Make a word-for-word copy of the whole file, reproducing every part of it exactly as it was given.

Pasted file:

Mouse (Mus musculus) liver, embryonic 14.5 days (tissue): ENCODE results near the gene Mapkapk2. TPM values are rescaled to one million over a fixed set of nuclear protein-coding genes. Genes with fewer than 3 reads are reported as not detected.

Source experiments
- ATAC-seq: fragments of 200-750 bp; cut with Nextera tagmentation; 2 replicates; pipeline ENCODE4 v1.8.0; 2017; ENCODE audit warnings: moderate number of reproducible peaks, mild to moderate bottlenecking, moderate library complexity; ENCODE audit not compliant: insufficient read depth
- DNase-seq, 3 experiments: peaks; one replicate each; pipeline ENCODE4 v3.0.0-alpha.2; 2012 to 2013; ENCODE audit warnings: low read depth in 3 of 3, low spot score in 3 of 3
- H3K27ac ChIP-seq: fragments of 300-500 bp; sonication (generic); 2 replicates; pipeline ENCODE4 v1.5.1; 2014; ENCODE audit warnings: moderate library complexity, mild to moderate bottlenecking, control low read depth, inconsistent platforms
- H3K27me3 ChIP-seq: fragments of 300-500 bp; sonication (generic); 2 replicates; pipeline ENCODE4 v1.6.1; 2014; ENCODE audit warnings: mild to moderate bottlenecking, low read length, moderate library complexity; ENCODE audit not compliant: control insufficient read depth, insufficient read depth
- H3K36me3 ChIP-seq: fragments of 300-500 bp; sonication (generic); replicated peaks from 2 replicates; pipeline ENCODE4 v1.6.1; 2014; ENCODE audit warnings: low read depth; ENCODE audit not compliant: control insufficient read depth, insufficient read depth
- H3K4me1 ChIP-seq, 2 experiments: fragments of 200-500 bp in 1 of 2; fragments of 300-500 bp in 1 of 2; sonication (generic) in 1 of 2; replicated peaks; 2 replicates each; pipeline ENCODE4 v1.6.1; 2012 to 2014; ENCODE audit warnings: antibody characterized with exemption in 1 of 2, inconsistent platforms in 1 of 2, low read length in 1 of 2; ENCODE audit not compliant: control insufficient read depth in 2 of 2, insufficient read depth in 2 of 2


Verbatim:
Mouse (Mus musculus) liver, embryonic 14.5 days (tissue): ENCODE results near the gene Mapkapk2. TPM values are rescaled to one million over a fixed set of nuclear protein-coding genes. Genes with fewer than 3 reads are reported as not detected.

Source experiments
- ATAC-seq: fragments of 200-750 bp; cut with Nextera tagmentation; 2 replicates; pipeline ENCODE4 v1.8.0; 2017; ENCODE audit warnings: moderate number of reproducible peaks, mild to moderate bottlenecking, moderate library complexity; ENCODE audit not compliant: insufficient read depth
- DNase-seq, 3 experiments: peaks; one replicate each; pipeline ENCODE4 v3.0.0-alpha.2; 2012 to 2013; ENCODE audit warnings: low read depth in 3 of 3, low spot score in 3 of 3
- H3K27ac ChIP-seq: fragments of 300-500 bp; sonication (generic); 2 replicates; pipeline ENCODE4 v1.5.1; 2014; ENCODE audit warnings: moderate library complexity, mild to moderate bottlenecking, control low read depth, inconsistent platforms
- H3K27me3 ChIP-seq: fragments of 300-500 bp; sonication (generic); 2 replicates; pipeline ENCODE4 v1.6.1; 2014; ENCODE audit warnings: mild to moderate bottlenecking, low read length, moderate library complexity; ENCODE audit not compliant: control insufficient read depth, insufficient read depth
- H3K36me3 ChIP-seq: fragments of 300-500 bp; sonication (generic); replicated peaks from 2 replicates; pipeline ENCODE4 v1.6.1; 2014; ENCODE audit warnings: low read depth; ENCODE audit not compliant: control insufficient read depth, insufficient read depth
- H3K4me1 ChIP-seq, 2 experiments: fragments of 200-500 bp in 1 of 2; fragments of 300-500 bp in 1 of 2; sonication (generic) in 1 of 2; replicated peaks; 2 replicates each; pipeline ENCODE4 v1.6.1; 2012 to 2014; ENCODE audit warnings: antibody characterized with exemption in 1 of 2, inconsistent platforms in 1 of 2, low read length in 1 of 2; ENCODE audit not compliant: control insufficient read depth in 2 of 2, insufficient read depth in 2 of 2